Thursday, May 30, 2013

Bookcases: Project in Review

I don't normally write a capstone entry for a project. But I don't normally get a project like this one. There are bookcases, and there are Bookcases. These are the latter. And, it's not every day that I get a project that really allows me to stretch my creative muscles, and do some real problem solving.

I'd used sliding dovetail joints before, on narrow pieces, but never really had the chance to work with the real-deal housed tapered dovetail joint in carcase construction. I'd seen this type of joint cut before, but seeing one done, and doing several in an actual piece is a different story, and there's a lot that I learned about just what factors need to be borne in mind during the process.

Starting with making the tool that allowed me to do the joint, this is a really cool technique that I've been dying to learn for years, and hadn't had the opportunity. I will revisit the dovetail plane, I think I'd prefer it if the blade skewed the other way, but I'm not going to rebuild the existing plane. I'll probably make a new version with another skew rabbet plane that I own.

This is definitely a joint that I'll be using again.

It's been a while since I've gotten to do any serious tool making. The dovetail plane and the flush cutting plane both were a lot of fun to make and use. 

I'd been wanting to carve stopped flutes for some time. I've seen them on a lot of really fine work before, but hadn't had the chance to use them, or figure out how I was going to go about it. I had a few ideas on how I thought I would carve them, and some of those methods will be revisited sometime soon, but not just yet. My final technique surprised me.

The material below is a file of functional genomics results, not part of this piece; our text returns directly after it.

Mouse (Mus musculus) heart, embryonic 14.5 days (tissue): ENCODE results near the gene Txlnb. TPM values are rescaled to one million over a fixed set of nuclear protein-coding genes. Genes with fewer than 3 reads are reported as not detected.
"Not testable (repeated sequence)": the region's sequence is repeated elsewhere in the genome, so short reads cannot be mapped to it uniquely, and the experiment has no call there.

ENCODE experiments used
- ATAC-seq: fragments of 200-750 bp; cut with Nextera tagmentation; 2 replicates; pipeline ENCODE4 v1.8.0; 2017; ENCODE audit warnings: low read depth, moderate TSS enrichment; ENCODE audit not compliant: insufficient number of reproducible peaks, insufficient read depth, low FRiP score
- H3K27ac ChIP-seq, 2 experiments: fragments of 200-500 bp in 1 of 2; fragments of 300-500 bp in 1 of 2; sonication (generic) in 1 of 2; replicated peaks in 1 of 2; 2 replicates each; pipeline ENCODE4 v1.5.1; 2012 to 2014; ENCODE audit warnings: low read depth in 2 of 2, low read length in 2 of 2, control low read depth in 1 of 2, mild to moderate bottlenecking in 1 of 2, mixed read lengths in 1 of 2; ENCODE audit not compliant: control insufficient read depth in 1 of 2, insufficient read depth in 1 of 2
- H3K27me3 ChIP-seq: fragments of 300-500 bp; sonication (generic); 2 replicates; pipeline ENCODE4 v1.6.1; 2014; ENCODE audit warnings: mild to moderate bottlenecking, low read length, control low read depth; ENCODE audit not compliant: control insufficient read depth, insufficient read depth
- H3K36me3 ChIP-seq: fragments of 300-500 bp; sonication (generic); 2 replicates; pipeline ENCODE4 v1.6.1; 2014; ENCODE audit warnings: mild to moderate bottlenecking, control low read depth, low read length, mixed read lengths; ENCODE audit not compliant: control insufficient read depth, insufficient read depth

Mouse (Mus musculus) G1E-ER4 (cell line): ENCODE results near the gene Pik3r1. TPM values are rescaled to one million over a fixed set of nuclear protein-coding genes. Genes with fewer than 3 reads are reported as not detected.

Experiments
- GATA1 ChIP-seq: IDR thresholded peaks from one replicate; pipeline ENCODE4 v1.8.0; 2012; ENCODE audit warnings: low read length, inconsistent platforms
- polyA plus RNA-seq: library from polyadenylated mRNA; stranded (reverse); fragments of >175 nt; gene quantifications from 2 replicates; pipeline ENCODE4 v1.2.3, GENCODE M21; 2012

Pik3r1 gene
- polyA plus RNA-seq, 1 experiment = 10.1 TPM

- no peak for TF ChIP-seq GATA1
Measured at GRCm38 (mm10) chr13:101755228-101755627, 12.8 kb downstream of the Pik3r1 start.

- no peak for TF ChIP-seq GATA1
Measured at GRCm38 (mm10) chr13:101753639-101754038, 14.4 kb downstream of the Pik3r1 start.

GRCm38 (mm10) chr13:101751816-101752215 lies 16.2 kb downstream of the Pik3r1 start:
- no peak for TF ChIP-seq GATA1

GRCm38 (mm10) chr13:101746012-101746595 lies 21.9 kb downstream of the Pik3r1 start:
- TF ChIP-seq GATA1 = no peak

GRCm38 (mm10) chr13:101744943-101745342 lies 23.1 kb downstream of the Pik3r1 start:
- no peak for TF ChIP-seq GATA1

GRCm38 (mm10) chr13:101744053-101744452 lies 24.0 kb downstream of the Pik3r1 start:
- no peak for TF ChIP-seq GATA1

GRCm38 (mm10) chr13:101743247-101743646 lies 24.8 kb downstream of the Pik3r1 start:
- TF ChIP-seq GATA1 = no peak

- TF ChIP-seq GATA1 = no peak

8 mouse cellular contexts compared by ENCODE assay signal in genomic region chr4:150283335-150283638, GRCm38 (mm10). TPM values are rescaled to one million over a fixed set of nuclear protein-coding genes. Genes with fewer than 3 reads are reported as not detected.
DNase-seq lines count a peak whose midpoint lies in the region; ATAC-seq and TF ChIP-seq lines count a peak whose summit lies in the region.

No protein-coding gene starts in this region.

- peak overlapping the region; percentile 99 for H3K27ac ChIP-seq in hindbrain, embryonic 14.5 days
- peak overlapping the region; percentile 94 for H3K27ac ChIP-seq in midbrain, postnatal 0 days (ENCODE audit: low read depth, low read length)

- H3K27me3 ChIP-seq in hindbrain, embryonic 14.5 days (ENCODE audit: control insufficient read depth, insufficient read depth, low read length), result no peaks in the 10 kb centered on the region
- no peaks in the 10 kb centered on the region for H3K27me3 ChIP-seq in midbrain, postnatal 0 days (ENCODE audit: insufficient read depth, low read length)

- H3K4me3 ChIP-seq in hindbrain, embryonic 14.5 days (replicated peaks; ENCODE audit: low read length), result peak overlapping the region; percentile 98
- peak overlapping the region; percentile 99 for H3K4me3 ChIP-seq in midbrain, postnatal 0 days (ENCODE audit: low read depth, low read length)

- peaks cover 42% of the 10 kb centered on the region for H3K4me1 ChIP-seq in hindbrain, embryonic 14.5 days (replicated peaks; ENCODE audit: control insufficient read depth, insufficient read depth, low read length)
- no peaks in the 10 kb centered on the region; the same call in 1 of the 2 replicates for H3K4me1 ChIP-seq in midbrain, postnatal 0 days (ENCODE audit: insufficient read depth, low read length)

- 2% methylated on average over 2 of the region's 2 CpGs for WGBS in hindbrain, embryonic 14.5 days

I haven't had to install moldings on such wide solid panels before, and never had to take the time to work out the details of the dovetail keys, or the details of the base molding.

Lastly, I hadn't worked with inset tops made of a different material before. It wasn't such a huge technical challenge as the other details, but I will say that they made a huge aesthetic difference, and the mix of materials looks a lot finer in person than something that's entirely made of wood. And I can say that it felt really nice when I delivered the bookcases to see the tops slide neatly, and precisely into place. 

Looking back, there's a lot that went into this project, and it was a real joy to do all of it. And, somewhere in the middle, my son Gabe showed up, and that's put a brand new spin on a lot of things.

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